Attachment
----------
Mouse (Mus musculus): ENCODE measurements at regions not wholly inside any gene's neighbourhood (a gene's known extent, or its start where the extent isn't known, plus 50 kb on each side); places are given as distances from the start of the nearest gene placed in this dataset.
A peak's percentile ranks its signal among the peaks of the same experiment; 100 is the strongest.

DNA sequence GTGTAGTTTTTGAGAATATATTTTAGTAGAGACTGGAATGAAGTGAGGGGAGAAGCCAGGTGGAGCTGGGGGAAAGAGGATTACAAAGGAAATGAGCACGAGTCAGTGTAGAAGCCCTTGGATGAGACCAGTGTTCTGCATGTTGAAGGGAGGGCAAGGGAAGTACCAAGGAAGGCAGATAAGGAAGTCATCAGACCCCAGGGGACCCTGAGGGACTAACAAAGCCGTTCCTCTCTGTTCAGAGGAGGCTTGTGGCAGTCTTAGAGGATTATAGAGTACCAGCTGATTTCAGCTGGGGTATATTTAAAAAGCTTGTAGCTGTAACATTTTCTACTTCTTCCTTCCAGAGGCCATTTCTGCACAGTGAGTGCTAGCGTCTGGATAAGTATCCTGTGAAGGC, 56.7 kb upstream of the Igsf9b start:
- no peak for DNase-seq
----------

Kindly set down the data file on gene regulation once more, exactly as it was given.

Mouse (Mus musculus): ENCODE measurements at regions not wholly inside any gene's neighbourhood (a gene's known extent, or its start where the extent isn't known, plus 50 kb on each side); places are given as distances from the start of the nearest gene placed in this dataset.
A peak's percentile ranks its signal among the peaks of the same experiment; 100 is the strongest.

DNA sequence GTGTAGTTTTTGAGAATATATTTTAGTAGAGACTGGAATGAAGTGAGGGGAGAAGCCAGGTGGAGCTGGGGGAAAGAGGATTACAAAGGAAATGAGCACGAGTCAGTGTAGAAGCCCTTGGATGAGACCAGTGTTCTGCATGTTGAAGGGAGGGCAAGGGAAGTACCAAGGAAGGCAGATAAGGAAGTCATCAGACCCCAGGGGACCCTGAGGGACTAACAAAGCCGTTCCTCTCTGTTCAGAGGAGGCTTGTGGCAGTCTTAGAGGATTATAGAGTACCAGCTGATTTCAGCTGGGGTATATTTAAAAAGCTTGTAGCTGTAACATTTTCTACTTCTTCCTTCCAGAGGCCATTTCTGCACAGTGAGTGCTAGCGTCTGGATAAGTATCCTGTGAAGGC, 56.7 kb upstream of the Igsf9b start:
- no peak for DNase-seq